“It was really hard to watch, at practice I tried to do what I could. I trained on the field a little bit, but I couldn’t do any contact because they didn’t want me to fall and rehurt it.”
Through all this waiting and hoping though she never gave up or considered quitting.
“I wouldn’t know what to do with myself without soccer. It was really frustrating not being able to travel, but I never thought about quitting.” This spirit and determination is what is driving her as Saint Martin’s only goalie.
When asked if she felt pressured by being the only women in the goal box she shrugged her shoulders and answered with a nonchalant, “No. Always on my club teams growing up I was the only goalkeeper. Obviously, this is a higher level than that but I’m ready for the challenge.”
Sunny’s wrist is now strong and ready for the pressure of the game. The next home game for the women’s soccer team is against Simon Fraser University (B.C.) on September 25 at 3:30 p.m. A full schedule of games for the season can be found here.
Submitted by Ballet Northwest
Twenty-five years ago the Eugene Ballet Company came to Olympia to perform Cinderella. This professional dance company tours the world, yet they often recruit local dance students as extras in their performances. Ken Johnson, now one of two artistic directors at Ballet Northwest, was an extra in that production. “I was nine-years old and was a ballet student at the Johansen Olympia Dance Center. I was a gnome. It was a lot of fun and it was a great opportunity to be able to dance with professionals,” he said.
This year, on October 19, 24 local children, ages 10 to 12, will have the opportunity to perform on stage with the Eugene Ballet when they, once again, journey to Olympia to perform Cinderella, set to Prokofiev’s beautiful score. Auditions for a role as a gnomes or sprite will occur simultaneously as the Ballet Northwest Nutcracker auditions.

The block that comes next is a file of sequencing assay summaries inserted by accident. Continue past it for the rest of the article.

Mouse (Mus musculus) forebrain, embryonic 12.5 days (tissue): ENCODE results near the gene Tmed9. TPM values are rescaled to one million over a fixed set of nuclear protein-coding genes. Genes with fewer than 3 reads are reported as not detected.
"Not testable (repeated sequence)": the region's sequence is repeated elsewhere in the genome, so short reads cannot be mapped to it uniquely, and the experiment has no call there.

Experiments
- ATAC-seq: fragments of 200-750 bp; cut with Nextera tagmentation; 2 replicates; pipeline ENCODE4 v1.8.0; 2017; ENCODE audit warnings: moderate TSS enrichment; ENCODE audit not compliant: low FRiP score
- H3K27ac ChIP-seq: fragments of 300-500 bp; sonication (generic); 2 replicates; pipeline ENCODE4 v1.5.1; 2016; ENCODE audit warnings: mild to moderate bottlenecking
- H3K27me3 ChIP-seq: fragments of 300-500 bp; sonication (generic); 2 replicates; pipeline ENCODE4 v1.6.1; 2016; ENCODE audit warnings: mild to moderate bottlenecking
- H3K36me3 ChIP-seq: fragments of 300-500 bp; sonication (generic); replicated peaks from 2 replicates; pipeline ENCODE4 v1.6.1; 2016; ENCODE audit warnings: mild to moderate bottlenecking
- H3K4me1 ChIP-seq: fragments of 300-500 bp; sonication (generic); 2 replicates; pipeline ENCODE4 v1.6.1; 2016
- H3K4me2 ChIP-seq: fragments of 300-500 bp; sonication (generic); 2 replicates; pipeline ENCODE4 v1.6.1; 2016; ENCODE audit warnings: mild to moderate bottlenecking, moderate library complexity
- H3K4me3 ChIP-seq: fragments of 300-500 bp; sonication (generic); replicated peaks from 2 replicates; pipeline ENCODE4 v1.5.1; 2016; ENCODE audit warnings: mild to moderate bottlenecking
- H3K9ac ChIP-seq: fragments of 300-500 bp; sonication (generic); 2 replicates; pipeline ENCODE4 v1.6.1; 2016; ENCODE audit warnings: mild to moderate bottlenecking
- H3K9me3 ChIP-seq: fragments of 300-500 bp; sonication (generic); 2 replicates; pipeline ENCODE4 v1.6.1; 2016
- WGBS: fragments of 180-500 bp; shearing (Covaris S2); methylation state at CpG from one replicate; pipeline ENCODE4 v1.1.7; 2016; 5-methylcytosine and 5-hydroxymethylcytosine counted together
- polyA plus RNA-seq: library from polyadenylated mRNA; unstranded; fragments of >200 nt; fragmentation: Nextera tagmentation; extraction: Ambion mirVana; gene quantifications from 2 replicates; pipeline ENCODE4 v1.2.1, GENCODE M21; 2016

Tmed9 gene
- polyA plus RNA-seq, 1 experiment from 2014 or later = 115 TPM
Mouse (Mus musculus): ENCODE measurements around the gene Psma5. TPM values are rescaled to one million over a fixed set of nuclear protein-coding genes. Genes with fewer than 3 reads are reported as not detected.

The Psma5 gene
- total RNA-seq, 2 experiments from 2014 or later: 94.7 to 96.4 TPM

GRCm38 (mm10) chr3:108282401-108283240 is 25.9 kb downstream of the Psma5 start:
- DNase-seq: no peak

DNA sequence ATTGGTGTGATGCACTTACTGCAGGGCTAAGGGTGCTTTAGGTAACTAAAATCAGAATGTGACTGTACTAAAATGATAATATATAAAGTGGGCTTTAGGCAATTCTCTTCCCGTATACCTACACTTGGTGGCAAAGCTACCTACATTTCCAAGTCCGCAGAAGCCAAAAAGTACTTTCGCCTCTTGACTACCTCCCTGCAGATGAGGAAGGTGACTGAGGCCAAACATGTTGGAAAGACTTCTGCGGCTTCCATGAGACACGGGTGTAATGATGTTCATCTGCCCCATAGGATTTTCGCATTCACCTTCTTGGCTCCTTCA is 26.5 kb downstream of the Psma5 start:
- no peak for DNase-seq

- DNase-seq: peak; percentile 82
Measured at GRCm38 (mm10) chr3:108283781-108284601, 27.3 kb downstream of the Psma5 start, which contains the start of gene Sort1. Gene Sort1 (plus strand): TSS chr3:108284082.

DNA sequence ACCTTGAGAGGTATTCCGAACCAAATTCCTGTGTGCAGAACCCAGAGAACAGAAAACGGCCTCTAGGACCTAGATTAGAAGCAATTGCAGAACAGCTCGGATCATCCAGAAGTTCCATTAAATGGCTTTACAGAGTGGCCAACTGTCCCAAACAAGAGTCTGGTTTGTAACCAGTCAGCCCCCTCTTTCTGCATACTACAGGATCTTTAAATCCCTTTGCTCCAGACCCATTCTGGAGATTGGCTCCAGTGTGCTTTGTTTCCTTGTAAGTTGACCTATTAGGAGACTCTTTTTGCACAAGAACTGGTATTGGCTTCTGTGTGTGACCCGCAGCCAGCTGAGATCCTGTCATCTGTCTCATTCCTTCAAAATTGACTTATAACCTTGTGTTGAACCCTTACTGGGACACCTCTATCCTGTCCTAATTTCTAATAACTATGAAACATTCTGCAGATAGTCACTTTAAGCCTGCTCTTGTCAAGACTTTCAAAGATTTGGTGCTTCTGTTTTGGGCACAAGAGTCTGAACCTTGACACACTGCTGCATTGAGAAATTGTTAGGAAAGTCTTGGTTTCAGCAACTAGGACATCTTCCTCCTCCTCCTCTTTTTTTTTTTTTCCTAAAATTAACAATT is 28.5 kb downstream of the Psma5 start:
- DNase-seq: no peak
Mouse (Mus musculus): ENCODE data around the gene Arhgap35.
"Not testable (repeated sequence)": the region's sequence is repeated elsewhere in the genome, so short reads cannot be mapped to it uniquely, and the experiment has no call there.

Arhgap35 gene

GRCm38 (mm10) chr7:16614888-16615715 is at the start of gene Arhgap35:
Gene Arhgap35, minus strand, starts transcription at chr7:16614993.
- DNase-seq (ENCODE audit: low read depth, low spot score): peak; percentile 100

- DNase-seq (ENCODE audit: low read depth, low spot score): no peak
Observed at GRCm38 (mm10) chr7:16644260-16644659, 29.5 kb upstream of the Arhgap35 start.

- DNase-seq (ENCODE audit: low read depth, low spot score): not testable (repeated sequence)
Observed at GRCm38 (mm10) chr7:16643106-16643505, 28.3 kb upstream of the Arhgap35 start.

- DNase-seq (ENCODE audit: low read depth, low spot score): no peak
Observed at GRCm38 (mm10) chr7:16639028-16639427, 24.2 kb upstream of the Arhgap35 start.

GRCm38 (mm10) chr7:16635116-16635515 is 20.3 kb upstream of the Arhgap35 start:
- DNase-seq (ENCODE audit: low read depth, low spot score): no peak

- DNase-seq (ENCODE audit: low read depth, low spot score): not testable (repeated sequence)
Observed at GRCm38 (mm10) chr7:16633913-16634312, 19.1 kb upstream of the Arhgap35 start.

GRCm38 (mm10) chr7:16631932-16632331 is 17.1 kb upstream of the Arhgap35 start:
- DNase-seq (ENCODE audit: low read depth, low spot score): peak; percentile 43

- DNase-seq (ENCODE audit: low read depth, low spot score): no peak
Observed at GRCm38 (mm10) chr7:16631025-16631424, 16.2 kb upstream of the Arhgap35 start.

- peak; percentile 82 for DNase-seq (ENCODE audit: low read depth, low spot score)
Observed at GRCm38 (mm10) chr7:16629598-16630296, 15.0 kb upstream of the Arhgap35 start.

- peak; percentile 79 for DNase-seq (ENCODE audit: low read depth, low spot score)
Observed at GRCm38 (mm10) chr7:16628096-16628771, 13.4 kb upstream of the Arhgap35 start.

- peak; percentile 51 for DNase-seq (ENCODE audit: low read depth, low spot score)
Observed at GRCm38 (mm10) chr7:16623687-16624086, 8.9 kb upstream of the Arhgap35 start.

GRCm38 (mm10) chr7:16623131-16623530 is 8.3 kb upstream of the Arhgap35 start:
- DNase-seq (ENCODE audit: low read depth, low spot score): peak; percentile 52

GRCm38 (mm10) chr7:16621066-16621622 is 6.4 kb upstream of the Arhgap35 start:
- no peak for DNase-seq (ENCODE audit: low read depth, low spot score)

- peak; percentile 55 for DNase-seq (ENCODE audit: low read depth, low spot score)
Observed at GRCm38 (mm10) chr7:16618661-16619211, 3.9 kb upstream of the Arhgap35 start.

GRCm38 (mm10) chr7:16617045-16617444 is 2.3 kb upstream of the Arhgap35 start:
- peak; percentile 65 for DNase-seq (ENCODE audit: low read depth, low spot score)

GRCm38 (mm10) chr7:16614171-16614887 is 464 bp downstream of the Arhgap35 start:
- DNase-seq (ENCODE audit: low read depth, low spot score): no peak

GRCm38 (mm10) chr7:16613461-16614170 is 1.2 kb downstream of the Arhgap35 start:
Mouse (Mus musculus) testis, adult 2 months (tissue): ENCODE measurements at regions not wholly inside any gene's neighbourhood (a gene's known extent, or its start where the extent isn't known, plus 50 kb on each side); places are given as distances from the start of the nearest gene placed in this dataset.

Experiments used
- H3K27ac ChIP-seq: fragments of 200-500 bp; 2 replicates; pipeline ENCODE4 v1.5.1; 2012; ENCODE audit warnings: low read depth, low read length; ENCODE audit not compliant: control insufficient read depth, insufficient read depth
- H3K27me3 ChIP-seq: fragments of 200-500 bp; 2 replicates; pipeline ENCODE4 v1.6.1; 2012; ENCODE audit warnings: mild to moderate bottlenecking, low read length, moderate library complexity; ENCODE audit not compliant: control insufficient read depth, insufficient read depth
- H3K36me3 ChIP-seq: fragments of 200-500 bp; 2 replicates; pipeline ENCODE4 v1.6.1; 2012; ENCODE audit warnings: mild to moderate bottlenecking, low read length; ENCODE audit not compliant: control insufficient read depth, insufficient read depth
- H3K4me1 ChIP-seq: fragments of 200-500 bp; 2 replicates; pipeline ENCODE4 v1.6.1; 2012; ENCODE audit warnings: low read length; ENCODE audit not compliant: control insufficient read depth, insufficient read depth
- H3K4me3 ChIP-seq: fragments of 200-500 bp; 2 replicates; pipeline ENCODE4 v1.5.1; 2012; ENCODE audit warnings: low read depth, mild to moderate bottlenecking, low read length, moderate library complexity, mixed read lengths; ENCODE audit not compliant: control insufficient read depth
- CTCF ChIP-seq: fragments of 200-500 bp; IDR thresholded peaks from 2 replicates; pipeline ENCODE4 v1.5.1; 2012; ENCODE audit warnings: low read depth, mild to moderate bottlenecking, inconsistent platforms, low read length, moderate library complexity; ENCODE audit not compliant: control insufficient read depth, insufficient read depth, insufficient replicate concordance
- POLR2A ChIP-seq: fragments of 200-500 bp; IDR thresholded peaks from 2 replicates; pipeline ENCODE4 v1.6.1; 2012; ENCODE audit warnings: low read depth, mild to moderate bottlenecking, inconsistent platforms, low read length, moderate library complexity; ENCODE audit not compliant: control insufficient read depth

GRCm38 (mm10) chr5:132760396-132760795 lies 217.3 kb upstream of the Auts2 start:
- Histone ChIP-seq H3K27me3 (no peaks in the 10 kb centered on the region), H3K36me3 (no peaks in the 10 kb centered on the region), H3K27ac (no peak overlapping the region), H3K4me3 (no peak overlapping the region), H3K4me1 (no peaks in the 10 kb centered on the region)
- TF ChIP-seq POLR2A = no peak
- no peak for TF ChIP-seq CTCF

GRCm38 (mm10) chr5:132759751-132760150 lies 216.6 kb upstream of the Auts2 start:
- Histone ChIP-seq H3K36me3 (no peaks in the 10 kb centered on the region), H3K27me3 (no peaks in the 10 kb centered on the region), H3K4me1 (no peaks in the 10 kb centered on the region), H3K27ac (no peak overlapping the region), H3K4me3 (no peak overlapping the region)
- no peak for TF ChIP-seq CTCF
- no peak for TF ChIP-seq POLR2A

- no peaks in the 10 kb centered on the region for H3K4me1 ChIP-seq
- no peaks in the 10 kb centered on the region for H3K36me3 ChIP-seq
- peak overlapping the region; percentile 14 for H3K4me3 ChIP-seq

“The Eugene Ballet is one of the few ballet companies in the region that will go on tour. Ballet Northwest is excited to bring Cinderella to Olympia because it appeals to audiences of all ages and backgrounds. If someone has seen a lot of dance or is totally new to dance they’ll enjoy the experience,” said Johnson. “This is a great performance for introducing ballet to children.”
Eugene Ballet tours the country extensively and most recently visited Olympia in 2011 with its production of Romeo & Juliet. Toni Pimble is the Artistic Director and Choreographer. The New York City Ballet, Pacific Northwest Ballet, Oregon Ballet Theatre, and Atlanta Ballet have all performed her work.
Tickets are available at olytix.org and proceeds benefit Ballet Northwest.
Since 1970, Ballet Northwest has been a community-based group dedicated to promoting, teaching, and preserving the art of dance in Southwest Washington.
Submitted by Springer Plumbing
Fall is on its way to the Northwest and chilly temperatures serve as a polite reminder that when winter arrives it can be sudden, often leaving homeowners unprepared for the troubles associated with extreme cold. A few simple preparations now will help prevent headaches and costly repairs throughout the winter months.